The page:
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Motion made, and Question put forthwith, pursuant to Standing Order No. 52(1)(a) (Money resolutions and ways and means resolutions in connection with bills),

Question agreed to.


Motion made, and Question put forthwith, pursuant to Standing Order No. 118(6) (Standing Committees on Delegated Legislation),

Northern Ireland

That the draft Firearms (Amendment) (Northern Ireland) Order 2005, which was laid before this House on 21st February, in the last Session of Parliament, be approved.—[Mr. Heppell.]

Question agreed to.



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GP Practices

10.47 pm

Andrew Selous (South-West Bedfordshire) (Con): I present a petition signed by more than 700 of my constituents who wish to support small and single-handed GP practices in their locality and object to the Government's one-size-fits-all policy on GP practices. The petition is heartfelt, as is evidenced by the comments of many of the petitioners.

The petition states:

To lie upon the Table.
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Motion made, and Question proposed, That this House do now adjourn.—[Mr. Heppell.]

10.49 pm

Norman Baker (Lewes) (LD): I am pleased to have the opportunity to raise the subject of Tibet. I hope that this is a topical and timely Adjournment debate, given that the Prime Minister is meeting Hu Jintao in July at Gleneagles. There will also be an EU-China summit later this year. As the UK will hold the EU presidency, it will oversee the EU-China human rights dialogue that is expected to take place in October. There is thus an opportunity for the UK to make a considerable impact on the situation in Tibet and especially the human rights situation there, which is of primary concern to me. For the record, it is worth noting that Tibet is not part of China, although the Chinese like to pretend that it is. It is doubtful whether it was ever part of China, and in 1904 Tibet signed an independent agreement—the Lhasa convention—with Britain without China's involvement. China objected, and Britain replied:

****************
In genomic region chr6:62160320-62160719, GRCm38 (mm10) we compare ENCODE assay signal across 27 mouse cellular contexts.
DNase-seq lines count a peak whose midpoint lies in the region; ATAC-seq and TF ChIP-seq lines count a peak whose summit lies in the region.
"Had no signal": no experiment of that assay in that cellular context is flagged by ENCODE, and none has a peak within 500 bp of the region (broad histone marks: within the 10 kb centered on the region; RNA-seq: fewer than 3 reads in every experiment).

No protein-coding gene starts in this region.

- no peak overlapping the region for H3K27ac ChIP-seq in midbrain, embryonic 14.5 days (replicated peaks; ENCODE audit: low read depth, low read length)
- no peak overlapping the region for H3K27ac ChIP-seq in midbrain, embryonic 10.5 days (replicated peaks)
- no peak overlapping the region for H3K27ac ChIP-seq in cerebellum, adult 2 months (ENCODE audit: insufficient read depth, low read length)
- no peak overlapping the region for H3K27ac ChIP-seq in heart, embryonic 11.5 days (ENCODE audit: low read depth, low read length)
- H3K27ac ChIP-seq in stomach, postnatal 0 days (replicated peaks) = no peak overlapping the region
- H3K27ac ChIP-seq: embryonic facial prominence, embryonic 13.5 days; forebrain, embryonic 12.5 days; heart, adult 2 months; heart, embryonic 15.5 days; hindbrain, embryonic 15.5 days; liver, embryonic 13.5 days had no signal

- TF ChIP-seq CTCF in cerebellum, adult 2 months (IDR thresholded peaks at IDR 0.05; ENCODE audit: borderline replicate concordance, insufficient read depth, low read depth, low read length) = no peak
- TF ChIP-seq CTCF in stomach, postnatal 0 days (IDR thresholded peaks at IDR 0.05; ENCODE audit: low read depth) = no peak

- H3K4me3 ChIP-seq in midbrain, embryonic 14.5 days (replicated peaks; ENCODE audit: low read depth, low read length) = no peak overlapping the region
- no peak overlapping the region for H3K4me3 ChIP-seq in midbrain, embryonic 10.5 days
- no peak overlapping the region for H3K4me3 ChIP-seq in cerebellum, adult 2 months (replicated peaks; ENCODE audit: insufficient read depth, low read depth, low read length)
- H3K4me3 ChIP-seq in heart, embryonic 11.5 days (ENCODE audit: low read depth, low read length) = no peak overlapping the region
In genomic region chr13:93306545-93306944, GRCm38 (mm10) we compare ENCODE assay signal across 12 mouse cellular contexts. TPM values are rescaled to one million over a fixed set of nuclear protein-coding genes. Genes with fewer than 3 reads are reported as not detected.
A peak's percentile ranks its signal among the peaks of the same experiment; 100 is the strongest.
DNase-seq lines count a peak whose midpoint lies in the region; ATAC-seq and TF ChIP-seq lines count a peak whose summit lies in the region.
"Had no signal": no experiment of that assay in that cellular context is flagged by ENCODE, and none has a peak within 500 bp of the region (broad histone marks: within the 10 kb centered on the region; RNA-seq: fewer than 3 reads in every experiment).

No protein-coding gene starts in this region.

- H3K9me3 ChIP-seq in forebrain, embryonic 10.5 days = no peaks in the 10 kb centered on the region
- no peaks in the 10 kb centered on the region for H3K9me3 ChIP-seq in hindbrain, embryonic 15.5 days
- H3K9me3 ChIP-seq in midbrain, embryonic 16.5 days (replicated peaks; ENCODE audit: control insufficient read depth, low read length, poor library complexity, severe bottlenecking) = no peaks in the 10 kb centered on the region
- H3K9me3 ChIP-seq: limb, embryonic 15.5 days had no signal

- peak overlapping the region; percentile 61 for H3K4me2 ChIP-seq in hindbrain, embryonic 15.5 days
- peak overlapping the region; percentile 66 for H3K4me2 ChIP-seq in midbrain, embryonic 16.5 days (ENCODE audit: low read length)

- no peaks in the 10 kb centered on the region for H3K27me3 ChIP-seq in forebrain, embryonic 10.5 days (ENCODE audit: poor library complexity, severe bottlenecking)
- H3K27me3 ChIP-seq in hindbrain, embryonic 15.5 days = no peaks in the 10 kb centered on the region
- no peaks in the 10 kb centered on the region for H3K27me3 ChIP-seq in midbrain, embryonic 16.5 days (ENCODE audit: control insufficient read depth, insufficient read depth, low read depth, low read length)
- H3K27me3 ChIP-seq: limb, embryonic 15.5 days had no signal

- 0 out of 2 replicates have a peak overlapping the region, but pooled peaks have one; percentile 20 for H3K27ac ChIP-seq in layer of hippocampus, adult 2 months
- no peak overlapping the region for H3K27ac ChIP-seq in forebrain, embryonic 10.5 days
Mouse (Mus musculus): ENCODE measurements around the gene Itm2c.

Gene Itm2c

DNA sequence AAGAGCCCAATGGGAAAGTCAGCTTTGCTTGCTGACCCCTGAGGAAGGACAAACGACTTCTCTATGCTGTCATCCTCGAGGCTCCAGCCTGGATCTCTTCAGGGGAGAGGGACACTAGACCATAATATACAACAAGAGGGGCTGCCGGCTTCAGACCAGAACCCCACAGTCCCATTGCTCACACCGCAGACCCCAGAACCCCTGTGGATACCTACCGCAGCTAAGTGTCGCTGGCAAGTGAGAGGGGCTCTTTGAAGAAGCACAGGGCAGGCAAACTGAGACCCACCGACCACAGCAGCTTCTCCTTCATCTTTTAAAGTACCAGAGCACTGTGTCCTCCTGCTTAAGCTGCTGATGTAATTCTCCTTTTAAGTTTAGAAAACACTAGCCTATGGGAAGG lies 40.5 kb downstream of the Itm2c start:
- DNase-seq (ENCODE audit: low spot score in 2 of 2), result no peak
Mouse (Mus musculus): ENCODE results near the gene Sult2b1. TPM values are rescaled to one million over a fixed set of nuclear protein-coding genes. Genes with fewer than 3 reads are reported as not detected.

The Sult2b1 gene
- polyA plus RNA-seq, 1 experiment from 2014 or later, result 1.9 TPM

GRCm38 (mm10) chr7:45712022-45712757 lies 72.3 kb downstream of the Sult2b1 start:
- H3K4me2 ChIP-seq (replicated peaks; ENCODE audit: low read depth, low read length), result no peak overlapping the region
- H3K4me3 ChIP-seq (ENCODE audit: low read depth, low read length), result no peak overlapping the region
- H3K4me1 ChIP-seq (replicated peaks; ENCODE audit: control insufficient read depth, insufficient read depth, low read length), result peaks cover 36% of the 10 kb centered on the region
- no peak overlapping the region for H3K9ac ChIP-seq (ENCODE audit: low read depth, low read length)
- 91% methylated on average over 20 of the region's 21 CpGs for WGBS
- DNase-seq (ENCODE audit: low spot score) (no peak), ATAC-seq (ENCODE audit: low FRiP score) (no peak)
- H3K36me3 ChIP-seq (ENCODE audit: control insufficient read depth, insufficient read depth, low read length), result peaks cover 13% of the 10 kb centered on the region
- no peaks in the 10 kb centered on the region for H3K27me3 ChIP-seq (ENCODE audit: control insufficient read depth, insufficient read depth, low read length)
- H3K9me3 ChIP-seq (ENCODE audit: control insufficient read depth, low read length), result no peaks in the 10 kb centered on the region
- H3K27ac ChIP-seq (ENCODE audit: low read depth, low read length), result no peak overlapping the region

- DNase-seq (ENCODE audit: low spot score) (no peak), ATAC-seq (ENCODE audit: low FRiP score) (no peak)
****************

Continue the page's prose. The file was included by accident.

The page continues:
In 1904, Britain therefore recognised Tibet as an independent country. The Chinese revolution took place in 1911, and there was no Chinese involvement at all between then and 1950. Tibet had its own postage stamps, currency and foreign policy—all the hallmarks of an independent country that was recognised by the British Government, who said in 1942: